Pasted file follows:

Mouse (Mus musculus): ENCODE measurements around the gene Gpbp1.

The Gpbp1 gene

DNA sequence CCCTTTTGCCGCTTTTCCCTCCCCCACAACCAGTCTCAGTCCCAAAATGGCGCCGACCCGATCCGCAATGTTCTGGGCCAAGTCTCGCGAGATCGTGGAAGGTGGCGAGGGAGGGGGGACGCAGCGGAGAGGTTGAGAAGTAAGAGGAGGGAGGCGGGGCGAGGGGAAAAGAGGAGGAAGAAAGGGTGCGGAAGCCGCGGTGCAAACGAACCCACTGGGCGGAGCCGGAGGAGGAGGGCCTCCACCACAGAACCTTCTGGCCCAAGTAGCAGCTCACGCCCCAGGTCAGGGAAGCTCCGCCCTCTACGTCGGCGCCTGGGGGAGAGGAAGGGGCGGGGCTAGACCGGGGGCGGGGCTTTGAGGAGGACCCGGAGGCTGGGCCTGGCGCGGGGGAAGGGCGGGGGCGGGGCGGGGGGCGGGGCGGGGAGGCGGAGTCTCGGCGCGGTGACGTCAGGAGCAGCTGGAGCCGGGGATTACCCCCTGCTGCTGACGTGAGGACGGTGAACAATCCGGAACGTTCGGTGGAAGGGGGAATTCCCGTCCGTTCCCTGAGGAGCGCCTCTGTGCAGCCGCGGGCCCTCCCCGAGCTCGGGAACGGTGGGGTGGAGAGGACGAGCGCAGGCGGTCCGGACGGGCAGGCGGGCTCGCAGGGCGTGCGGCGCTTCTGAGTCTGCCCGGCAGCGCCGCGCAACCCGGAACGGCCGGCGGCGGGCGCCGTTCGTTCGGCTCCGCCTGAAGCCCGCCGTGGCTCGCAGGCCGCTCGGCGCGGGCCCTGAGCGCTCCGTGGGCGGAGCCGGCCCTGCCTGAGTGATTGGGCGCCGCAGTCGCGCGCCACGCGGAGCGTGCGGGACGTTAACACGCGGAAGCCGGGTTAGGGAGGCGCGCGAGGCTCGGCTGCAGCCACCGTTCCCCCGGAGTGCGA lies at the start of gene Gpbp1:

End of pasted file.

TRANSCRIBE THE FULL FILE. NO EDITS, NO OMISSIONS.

Mouse (Mus musculus): ENCODE measurements around the gene Gpbp1.

The Gpbp1 gene

DNA sequence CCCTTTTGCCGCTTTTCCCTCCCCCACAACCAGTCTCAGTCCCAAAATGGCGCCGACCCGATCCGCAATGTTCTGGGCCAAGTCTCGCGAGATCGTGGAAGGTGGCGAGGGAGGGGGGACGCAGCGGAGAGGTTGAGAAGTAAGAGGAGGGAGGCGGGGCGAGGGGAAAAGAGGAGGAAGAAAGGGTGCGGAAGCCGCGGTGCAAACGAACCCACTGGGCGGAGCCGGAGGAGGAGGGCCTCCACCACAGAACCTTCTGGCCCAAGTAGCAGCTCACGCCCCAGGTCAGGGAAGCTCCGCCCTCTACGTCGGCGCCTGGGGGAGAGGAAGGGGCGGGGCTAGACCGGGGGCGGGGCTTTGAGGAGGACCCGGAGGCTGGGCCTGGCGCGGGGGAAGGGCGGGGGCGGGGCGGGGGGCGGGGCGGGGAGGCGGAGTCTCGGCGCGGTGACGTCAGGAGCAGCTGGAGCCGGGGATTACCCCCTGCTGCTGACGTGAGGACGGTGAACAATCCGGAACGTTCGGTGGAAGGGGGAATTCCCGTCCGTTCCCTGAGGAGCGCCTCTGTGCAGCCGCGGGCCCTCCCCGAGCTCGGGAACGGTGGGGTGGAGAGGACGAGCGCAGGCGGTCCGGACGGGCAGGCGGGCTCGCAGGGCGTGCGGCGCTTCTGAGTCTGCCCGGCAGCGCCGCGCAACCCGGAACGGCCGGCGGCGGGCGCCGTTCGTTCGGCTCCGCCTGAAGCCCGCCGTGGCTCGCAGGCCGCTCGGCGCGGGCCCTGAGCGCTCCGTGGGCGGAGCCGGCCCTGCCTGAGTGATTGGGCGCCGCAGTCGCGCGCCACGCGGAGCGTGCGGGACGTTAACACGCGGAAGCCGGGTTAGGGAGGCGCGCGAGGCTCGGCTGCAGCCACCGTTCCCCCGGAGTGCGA lies at the start of gene Gpbp1: